How Did the GOP Become the Party of Ideas?Roundup
tags: Republican Party, conservatism, political history, liberalism, Daniel Patrick Moynihan, New Deal, Democratic Party
Lawrence B. Glickman is Stephen and Evalyn Milman Professor of American Studies in the Department of History at Cornell University. He is the author, most recently, of Free Enterprise: An American History and Buying Power: A History of Consumer Activism in America.
For many conservative pundits, the election of Donald Trump marked the moment when the Republican Party abandoned its longstanding claim to being the “party of ideas.” For example, in June 2017 longtime Republican policy advisor Bruce Bartlett wrote, “Trump is what happens when a political party abandons ideas.” For Bartlett, though, it had been a long decline, dating back decades. Likewise, Washington Post columnist Catherine Rampell argued that “somehow the Party of Ideas stopped coming up with them circa, oh, 1987.”
As both of these comments suggest, the belief that the Republican Party was losing its status as the “party of ideas” long predated the rise of Trump. It went back to the 1988 presidential campaign, when critics fretted that George H. W. Bush, Reagan’s successor, lacked what Bush called the “vision thing.” By the early 1990s, conservative columnists were already worrying that, as Cal Thomas wrote, the GOP is “no longer identified as the party of ideas”—that it had, within a decade, become, as another columnist claimed, “intellectually spent, aimless, and exhausted.” Ever since, observations that the “GOP is no longer the party of ideas” have been a hardy perennial of punditry.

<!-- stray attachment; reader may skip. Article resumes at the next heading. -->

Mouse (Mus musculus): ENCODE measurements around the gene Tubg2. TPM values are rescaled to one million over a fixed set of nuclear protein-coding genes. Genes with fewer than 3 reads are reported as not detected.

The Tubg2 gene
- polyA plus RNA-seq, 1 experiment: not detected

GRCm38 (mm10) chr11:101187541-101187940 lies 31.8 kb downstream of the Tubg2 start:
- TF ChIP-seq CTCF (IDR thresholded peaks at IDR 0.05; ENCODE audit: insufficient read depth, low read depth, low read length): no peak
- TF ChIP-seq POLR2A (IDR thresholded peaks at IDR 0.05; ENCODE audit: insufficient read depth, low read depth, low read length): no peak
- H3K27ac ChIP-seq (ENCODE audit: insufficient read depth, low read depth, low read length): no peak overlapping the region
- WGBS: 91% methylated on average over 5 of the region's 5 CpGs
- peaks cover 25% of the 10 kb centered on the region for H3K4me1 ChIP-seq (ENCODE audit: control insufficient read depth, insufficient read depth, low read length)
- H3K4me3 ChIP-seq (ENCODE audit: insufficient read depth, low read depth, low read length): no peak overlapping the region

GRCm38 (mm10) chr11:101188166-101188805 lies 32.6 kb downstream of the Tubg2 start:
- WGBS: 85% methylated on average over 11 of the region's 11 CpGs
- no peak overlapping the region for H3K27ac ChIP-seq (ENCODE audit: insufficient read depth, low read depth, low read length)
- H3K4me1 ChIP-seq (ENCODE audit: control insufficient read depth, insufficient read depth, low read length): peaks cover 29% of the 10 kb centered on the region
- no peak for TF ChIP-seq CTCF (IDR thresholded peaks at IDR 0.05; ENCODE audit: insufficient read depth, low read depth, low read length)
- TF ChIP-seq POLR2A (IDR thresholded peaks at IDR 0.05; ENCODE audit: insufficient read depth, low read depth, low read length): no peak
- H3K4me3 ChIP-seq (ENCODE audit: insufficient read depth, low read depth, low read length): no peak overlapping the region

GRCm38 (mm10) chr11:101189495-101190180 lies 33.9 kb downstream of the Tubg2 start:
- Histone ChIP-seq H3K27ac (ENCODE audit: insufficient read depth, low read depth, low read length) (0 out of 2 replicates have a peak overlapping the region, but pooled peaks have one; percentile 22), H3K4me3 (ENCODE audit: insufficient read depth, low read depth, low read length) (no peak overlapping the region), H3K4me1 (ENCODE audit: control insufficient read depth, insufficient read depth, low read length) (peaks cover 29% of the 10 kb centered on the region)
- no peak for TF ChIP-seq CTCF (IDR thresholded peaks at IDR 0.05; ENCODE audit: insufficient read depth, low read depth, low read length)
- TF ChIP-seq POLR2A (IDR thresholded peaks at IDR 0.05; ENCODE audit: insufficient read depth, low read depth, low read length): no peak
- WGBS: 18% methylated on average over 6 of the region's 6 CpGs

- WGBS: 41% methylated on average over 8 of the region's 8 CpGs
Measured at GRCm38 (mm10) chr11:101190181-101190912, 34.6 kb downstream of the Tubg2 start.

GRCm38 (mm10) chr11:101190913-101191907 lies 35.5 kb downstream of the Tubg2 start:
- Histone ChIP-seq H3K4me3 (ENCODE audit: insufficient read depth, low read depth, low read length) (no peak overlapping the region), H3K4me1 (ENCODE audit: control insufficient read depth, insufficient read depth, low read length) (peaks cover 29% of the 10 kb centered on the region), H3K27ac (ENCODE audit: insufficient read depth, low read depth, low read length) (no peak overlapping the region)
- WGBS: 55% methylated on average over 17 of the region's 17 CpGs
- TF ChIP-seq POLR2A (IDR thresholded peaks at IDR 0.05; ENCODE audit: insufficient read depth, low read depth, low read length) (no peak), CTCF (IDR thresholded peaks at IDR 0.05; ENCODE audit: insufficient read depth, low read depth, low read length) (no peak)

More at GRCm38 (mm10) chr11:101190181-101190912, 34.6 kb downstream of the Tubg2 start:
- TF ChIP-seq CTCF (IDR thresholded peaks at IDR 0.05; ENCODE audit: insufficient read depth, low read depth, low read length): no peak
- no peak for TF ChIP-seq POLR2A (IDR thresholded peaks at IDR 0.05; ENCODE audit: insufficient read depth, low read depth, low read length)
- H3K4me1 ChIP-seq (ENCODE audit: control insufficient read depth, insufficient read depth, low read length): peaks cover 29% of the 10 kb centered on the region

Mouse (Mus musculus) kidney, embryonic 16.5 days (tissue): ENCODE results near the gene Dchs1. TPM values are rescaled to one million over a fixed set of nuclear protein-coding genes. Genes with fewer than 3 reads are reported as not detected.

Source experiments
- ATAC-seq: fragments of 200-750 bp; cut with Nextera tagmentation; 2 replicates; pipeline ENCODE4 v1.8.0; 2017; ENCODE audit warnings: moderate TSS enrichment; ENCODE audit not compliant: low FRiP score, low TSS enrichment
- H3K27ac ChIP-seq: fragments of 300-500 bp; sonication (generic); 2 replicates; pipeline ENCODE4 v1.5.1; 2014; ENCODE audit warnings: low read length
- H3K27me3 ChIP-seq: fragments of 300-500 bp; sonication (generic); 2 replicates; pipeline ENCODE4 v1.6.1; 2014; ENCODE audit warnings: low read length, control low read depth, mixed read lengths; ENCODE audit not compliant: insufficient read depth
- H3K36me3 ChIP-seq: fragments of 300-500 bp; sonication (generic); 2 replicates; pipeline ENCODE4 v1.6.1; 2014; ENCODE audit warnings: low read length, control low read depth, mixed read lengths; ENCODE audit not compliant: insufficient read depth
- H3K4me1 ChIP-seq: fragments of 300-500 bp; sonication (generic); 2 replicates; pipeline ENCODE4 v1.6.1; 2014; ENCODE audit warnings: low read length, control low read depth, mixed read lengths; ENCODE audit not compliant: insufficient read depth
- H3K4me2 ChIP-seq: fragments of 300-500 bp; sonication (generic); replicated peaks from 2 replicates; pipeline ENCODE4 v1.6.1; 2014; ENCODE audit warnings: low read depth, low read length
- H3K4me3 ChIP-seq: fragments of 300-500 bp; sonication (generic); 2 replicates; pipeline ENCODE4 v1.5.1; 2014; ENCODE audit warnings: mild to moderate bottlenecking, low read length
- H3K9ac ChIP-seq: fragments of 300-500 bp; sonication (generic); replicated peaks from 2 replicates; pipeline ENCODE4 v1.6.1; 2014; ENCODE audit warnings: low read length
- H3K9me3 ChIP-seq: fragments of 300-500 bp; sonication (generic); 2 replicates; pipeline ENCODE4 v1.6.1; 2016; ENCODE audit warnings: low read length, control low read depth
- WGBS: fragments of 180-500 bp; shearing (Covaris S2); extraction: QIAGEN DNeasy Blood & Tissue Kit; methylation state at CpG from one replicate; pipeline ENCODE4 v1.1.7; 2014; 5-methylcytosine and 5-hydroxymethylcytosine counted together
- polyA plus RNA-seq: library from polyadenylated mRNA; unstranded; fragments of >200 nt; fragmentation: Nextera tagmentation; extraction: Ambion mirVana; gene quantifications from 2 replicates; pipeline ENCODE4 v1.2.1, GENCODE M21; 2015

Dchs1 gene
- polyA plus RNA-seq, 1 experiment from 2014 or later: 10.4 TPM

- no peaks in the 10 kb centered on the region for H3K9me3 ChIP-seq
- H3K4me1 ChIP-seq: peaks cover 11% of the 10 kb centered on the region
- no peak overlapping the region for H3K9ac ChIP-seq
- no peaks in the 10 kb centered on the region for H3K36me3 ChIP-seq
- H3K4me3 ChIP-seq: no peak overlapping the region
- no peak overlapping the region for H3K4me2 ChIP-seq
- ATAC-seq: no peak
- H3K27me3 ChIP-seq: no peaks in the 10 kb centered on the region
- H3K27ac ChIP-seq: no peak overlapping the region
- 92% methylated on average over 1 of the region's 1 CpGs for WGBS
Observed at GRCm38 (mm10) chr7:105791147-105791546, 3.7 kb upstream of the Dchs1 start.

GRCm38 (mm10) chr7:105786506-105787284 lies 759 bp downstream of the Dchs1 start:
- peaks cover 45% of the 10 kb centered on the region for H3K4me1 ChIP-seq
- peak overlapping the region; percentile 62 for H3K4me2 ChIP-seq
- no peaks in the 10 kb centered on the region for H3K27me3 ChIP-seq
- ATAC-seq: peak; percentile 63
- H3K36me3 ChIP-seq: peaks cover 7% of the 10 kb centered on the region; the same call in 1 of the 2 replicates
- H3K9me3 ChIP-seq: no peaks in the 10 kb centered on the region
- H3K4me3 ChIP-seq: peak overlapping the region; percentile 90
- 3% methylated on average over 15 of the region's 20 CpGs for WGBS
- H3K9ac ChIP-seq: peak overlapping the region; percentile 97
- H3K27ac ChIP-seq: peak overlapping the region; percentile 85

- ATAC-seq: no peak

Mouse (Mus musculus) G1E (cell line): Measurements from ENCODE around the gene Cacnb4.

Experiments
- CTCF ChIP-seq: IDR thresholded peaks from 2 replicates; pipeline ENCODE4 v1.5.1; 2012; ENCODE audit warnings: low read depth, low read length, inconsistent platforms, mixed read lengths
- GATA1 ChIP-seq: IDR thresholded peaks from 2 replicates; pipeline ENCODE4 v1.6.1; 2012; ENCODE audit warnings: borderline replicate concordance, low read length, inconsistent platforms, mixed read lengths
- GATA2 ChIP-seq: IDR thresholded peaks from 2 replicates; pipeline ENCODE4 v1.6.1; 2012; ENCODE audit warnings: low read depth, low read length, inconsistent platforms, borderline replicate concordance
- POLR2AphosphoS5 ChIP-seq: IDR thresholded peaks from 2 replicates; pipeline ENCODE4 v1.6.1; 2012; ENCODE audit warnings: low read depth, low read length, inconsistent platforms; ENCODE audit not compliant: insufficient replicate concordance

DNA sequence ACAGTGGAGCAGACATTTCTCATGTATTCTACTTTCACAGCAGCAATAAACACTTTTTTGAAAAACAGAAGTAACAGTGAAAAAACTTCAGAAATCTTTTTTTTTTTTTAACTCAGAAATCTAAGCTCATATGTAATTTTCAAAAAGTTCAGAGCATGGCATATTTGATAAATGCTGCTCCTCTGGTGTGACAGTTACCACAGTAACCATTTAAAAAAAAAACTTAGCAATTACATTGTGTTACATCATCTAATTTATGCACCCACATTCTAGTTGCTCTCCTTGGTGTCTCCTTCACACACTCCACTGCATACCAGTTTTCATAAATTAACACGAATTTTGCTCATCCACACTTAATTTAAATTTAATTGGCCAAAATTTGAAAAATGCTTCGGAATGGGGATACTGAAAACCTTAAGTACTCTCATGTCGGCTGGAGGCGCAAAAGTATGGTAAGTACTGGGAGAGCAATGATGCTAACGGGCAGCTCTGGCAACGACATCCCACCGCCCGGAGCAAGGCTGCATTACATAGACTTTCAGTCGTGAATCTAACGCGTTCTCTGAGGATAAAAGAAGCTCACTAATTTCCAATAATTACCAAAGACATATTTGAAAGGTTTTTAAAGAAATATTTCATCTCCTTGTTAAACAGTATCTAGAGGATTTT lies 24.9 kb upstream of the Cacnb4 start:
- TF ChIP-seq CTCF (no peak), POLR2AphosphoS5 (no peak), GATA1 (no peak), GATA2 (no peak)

Yet even as we recognize the dramatic contrasts between the Republicans in the 1980s and those of our present moment, there remain several reasons to reject the “party of ideas” narrative. First, many of the GOP’s celebrated “new ideas” of the 1970s and ’80s were not novel but standard elements of a previously unpopular, anti–New Deal ideology then in the process of becoming dominant. Second, the narrative of devolution elides continuity in GOP rhetoric. At his meandering campaign rallies, even Trump—the personification of the transformation of the GOP from “party of ideas” to cult—never failed to denounce his opponent, Joe Biden, as a “socialist” who “will raise your taxes,” familiar charges straight out of the anti–New Deal playbook. Finally, the designation of the GOP as a party of ideas was not even something Republicans came up with for themselves.
So then how did the GOP come to be known as the party of ideas in the first place? And what were those ideas?
It turns out that the term actually came not from inside the GOP but from a leading Democratic figure, Daniel Patrick Moynihan, who, as part of an intraparty debate, invoked the nomenclature of the “party of ideas” as part of his negative reassessment of his own party’s continuing commitment to New Deal and Great Society liberalism. Therefore the history of the idea of the “party of ideas” offers us not only valuable insight into the twentieth-century history of the right, but also the intellectual crisis that has plagued liberalism since the 1970s.
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